Emerging fiscal prospects in India: central government
As per the CGA, center’s gross tax revenues (GTR) showed an unprecedented growth of 97.1% in 1QFY22. However, it largely reflects a strong base effect because in 1QFY21, there was a contraction in center’s GTR of (-)32.6%. Center’s tax revenues in 1Q as percentage of the full year BE for FY22 is 24.0% which is much higher than the corresponding percentages in recent years covering FY17 to FY21. This reflects that the recovery in center’s gross tax revenues in 1QFY22 may lead to an upward revision in the budget estimates for this fiscal year in due course. For non-tax revenues, it is notable that the dividend that the central government receives from the RBI has been substantially raised in terms of its magnitude. RBI’s dividend to the central government in FY22 at INR99,122 crore looks quite high although it reflects the effect of a change in the RBI’s accounting year from July-June to April-March and RBI paid the dividend of the nine months of the previous year in 1QFY22. The Ministry of Finance in collaboration with the NITI Aayog has recently released the guidelines and the detailed program relating to the National Monetisation Pipeline (NMP) which is estimated to garner INR6 lakh crore over the period from FY22 to FY25. In FY22, the estimated amount is INR0.88 lakh crore.”
On the whole, the revenue side of center’s budget reflects positive prospects and in all likelihood, revenue receipts in FY22 may improve upon the budget estimates by a tangible margin. As this trend becomes more evident, the central government will have a choice to use the additional revenues for supporting the economy by increasing expenditures over and above the budgeted amounts. Alternatively, the central government may choose to reduce the fiscal deficit below the budgeted magnitude. Given the need to strengthen the growth momentum, the first option may be considered desirable.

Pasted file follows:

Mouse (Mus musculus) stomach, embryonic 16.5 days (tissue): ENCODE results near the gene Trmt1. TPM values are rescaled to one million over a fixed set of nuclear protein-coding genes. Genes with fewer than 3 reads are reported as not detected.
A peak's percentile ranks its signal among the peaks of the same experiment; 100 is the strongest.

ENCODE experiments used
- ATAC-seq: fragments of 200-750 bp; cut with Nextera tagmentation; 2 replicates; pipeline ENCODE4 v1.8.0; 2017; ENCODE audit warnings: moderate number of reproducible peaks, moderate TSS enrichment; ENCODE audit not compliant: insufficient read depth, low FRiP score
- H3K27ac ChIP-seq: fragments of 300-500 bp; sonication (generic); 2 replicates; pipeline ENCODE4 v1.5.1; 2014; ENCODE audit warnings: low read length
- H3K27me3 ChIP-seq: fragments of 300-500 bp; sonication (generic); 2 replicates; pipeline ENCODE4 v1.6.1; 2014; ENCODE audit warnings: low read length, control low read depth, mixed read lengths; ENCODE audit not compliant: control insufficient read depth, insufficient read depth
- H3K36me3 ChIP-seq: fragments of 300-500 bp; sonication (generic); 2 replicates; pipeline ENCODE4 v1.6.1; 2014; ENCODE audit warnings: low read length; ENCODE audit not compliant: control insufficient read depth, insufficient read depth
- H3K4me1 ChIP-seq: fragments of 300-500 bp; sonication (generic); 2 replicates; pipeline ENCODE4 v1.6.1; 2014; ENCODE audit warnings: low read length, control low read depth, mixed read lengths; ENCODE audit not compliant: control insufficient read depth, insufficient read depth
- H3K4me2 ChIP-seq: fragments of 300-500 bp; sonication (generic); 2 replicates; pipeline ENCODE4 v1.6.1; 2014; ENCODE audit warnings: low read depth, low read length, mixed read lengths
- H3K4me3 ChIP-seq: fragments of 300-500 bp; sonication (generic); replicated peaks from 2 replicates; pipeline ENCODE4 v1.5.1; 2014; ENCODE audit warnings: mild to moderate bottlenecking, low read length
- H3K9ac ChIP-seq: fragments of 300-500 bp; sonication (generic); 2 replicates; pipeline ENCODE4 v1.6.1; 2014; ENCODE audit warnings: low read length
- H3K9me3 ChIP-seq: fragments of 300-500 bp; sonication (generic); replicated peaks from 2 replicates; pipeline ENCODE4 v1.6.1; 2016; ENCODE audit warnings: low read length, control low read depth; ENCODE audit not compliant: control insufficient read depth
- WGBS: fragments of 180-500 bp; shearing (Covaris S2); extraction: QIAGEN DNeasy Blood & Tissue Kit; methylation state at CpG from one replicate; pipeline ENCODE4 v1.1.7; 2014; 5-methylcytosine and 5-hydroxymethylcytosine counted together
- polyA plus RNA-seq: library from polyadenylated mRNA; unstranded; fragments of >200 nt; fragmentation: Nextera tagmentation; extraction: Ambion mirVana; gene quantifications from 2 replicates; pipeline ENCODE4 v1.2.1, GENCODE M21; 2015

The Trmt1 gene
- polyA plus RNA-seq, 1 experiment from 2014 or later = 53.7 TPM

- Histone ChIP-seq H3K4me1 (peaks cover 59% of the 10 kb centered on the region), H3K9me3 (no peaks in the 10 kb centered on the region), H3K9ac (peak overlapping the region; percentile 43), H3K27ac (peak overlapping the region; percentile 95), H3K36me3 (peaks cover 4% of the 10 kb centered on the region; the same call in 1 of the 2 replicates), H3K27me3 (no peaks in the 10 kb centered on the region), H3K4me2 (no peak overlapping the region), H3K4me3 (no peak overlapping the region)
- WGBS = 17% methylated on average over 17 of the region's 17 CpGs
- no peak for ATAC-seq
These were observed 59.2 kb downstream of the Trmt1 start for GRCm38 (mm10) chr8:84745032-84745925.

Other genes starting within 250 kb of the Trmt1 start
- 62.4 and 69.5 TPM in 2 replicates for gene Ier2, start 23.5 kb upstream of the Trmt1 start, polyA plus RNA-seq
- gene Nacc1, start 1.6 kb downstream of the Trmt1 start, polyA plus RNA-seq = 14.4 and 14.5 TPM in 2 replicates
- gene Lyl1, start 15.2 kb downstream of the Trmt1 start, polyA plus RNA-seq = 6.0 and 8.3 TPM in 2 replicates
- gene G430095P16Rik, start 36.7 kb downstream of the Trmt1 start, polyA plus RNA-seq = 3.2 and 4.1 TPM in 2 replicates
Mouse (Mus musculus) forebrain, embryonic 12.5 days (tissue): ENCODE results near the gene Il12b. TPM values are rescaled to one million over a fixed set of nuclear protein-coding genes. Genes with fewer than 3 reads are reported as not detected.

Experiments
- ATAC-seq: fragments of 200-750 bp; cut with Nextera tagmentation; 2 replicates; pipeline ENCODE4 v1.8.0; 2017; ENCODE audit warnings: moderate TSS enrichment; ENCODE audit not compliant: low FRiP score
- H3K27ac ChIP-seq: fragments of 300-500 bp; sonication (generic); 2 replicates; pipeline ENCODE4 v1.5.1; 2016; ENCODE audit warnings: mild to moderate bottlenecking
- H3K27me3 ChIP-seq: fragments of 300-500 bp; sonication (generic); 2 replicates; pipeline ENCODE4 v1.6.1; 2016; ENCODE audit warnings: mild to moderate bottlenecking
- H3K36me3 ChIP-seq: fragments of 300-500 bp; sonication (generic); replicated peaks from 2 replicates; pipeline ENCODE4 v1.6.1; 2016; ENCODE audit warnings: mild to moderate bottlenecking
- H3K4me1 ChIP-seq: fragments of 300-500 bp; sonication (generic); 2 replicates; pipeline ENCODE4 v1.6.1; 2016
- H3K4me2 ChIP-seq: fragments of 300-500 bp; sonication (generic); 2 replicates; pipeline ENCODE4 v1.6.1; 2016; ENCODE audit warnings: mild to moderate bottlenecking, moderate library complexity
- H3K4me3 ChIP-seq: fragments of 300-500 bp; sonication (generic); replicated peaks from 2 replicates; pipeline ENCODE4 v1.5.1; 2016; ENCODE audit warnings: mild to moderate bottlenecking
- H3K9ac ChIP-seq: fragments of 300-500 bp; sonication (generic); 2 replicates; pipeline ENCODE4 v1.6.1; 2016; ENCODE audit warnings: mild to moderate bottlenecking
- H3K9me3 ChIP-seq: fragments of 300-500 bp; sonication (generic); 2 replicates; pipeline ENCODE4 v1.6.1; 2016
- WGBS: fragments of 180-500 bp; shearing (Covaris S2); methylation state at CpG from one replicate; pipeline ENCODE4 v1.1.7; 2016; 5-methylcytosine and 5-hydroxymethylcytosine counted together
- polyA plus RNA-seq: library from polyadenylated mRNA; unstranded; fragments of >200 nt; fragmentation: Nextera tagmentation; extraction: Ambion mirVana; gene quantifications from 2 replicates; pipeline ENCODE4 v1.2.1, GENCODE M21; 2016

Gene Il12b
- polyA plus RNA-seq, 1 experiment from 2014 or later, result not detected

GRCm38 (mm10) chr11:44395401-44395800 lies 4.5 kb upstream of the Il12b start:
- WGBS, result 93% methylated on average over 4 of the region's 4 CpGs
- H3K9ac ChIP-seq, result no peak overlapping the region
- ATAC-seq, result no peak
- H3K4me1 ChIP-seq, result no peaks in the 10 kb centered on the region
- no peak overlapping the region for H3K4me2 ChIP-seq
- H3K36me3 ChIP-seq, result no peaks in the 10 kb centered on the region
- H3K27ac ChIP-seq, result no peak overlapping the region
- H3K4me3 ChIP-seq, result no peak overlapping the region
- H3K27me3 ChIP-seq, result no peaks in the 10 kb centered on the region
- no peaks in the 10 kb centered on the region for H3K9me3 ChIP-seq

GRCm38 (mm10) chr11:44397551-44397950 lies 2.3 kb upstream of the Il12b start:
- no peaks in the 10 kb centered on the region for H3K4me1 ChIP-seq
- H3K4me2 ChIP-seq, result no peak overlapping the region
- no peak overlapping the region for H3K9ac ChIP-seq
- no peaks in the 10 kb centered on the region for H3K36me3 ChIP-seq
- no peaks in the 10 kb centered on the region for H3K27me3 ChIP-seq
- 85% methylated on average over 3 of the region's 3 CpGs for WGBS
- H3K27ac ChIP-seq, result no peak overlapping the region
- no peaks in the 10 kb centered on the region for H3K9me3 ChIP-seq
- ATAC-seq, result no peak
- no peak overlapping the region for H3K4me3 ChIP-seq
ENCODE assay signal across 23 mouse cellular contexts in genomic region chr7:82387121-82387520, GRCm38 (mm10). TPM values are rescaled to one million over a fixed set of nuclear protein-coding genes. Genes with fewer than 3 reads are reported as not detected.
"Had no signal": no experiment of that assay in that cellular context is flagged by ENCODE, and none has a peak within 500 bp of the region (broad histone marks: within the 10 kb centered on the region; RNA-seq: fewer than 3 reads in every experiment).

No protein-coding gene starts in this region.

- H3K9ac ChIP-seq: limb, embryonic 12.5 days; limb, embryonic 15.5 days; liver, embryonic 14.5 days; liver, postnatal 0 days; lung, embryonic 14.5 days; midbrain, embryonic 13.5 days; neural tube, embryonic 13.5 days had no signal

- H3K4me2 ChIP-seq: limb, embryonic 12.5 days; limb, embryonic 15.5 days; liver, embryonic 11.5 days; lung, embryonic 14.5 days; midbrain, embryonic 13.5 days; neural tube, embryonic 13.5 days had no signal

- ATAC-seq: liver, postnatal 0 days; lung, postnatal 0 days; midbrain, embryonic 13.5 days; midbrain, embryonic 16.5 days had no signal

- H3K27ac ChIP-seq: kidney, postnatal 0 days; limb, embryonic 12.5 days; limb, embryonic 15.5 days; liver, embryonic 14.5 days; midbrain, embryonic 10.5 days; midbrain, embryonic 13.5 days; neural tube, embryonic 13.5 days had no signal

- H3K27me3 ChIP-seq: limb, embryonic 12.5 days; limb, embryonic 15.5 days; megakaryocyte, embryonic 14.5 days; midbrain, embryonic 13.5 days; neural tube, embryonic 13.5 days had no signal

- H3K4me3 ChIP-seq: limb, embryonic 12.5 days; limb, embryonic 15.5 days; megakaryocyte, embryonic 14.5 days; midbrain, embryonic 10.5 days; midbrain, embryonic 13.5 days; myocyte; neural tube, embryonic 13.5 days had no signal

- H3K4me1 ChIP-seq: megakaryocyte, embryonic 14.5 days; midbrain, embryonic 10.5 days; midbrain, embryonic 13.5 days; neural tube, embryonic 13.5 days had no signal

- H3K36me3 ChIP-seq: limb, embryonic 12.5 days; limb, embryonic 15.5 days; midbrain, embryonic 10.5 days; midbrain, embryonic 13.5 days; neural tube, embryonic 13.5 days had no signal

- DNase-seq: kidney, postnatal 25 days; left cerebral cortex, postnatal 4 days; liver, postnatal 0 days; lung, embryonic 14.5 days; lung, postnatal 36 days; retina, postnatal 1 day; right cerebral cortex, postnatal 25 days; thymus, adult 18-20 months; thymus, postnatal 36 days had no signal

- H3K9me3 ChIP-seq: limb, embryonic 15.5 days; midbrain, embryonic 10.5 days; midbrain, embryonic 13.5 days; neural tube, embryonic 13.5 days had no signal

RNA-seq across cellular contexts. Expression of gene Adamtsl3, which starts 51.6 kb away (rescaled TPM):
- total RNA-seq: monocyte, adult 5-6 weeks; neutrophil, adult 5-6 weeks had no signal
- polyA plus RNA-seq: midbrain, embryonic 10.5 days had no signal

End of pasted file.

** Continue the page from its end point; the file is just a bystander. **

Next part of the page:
With respect to expenditures, there has been an emphasis on frontloading capital expenditure while delaying revenue expenditures. Capital expenditure grew by 26.3% in 1QFY22 while revenue expenditure showed a contraction of (-)2.4%. As a percentage of the annual budgeted expenditure, center’s revenue and capital expenditures in 1QFY22 do not appear out of line with the corresponding ratios relative to actuals in recent years.
Conclusion: fiscal prospects and reforms in India
Both the IMF and the RBI have projected India’s real GDP growth to recover to 9.5% in FY22. Some of the high frequency indicators for the period up to July 2021 also confirm a strong ongoing recovery in the Indian economy. The fiscal situation appears to be comfortable based on trends for the first three months of FY22. If these trends continue, these may open options for the government to further strengthen the growth momentum of the economy.
Looking at the need for rebooting the economy after COVID’s deleterious effects in FY21 and partially in 1QFY22, the policymakers would now need to focus on strategic growth initiatives to provide a solid foundation for a robust medium-term growth. For this purpose, it is important to catch up with the progress made so far in regard to the earlier planned National Infrastructure Pipeline (NIP) which may have been partially derailed due to COVID. It is time now to take stock of the status of investment in NIP and identify sectors characterized by deficient investment measured against the original NIP targets. The recently launched NMP is also being aligned to the NIP to supplement its financing. With center’s revenue receipts likely to be more than the budgeted magnitudes, the government may have the option later in the year, to either lower the fiscal deficit or increase the expenditures as compared to the budgeted magnitudes. It may be desirable to go for strengthening demand by increasing government expenditure so as to lay a sound foundation for medium-term growth. This would require sustained emphasis on building up infrastructure including that for the health sector.